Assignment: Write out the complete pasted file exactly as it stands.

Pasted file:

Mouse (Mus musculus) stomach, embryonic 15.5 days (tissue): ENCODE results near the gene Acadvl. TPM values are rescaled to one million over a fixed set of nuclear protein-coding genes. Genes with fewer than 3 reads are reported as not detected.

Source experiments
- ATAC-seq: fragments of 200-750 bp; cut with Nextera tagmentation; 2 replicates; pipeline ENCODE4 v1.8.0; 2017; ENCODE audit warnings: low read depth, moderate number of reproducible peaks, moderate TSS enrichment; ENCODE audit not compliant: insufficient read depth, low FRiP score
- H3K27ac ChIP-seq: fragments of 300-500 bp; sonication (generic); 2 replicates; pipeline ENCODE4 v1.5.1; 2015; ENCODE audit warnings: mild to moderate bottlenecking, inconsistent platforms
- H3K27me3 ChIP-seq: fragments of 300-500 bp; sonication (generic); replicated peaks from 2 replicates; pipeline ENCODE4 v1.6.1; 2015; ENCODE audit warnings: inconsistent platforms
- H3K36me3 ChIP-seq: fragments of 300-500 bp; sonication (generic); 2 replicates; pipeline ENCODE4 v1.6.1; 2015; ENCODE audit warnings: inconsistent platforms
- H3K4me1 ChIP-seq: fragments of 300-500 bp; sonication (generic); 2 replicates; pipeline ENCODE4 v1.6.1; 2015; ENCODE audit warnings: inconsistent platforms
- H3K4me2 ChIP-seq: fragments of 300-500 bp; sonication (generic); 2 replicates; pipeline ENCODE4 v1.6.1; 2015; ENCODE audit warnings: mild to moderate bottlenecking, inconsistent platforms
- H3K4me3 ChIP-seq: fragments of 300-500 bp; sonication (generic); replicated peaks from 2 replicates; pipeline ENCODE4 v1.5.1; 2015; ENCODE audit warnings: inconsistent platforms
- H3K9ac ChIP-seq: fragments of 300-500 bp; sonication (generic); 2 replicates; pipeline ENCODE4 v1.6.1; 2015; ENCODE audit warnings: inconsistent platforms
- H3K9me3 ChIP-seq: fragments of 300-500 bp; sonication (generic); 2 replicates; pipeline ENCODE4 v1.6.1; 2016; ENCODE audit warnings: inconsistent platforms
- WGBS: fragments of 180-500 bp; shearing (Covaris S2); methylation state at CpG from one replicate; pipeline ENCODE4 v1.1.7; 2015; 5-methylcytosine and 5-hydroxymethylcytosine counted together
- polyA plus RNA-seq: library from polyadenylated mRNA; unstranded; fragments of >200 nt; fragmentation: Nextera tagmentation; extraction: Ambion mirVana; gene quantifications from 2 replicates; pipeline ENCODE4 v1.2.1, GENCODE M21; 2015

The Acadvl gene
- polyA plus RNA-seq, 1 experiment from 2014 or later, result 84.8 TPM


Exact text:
Mouse (Mus musculus) stomach, embryonic 15.5 days (tissue): ENCODE results near the gene Acadvl. TPM values are rescaled to one million over a fixed set of nuclear protein-coding genes. Genes with fewer than 3 reads are reported as not detected.

Source experiments
- ATAC-seq: fragments of 200-750 bp; cut with Nextera tagmentation; 2 replicates; pipeline ENCODE4 v1.8.0; 2017; ENCODE audit warnings: low read depth, moderate number of reproducible peaks, moderate TSS enrichment; ENCODE audit not compliant: insufficient read depth, low FRiP score
- H3K27ac ChIP-seq: fragments of 300-500 bp; sonication (generic); 2 replicates; pipeline ENCODE4 v1.5.1; 2015; ENCODE audit warnings: mild to moderate bottlenecking, inconsistent platforms
- H3K27me3 ChIP-seq: fragments of 300-500 bp; sonication (generic); replicated peaks from 2 replicates; pipeline ENCODE4 v1.6.1; 2015; ENCODE audit warnings: inconsistent platforms
- H3K36me3 ChIP-seq: fragments of 300-500 bp; sonication (generic); 2 replicates; pipeline ENCODE4 v1.6.1; 2015; ENCODE audit warnings: inconsistent platforms
- H3K4me1 ChIP-seq: fragments of 300-500 bp; sonication (generic); 2 replicates; pipeline ENCODE4 v1.6.1; 2015; ENCODE audit warnings: inconsistent platforms
- H3K4me2 ChIP-seq: fragments of 300-500 bp; sonication (generic); 2 replicates; pipeline ENCODE4 v1.6.1; 2015; ENCODE audit warnings: mild to moderate bottlenecking, inconsistent platforms
- H3K4me3 ChIP-seq: fragments of 300-500 bp; sonication (generic); replicated peaks from 2 replicates; pipeline ENCODE4 v1.5.1; 2015; ENCODE audit warnings: inconsistent platforms
- H3K9ac ChIP-seq: fragments of 300-500 bp; sonication (generic); 2 replicates; pipeline ENCODE4 v1.6.1; 2015; ENCODE audit warnings: inconsistent platforms
- H3K9me3 ChIP-seq: fragments of 300-500 bp; sonication (generic); 2 replicates; pipeline ENCODE4 v1.6.1; 2016; ENCODE audit warnings: inconsistent platforms
- WGBS: fragments of 180-500 bp; shearing (Covaris S2); methylation state at CpG from one replicate; pipeline ENCODE4 v1.1.7; 2015; 5-methylcytosine and 5-hydroxymethylcytosine counted together
- polyA plus RNA-seq: library from polyadenylated mRNA; unstranded; fragments of >200 nt; fragmentation: Nextera tagmentation; extraction: Ambion mirVana; gene quantifications from 2 replicates; pipeline ENCODE4 v1.2.1, GENCODE M21; 2015

The Acadvl gene
- polyA plus RNA-seq, 1 experiment from 2014 or later, result 84.8 TPM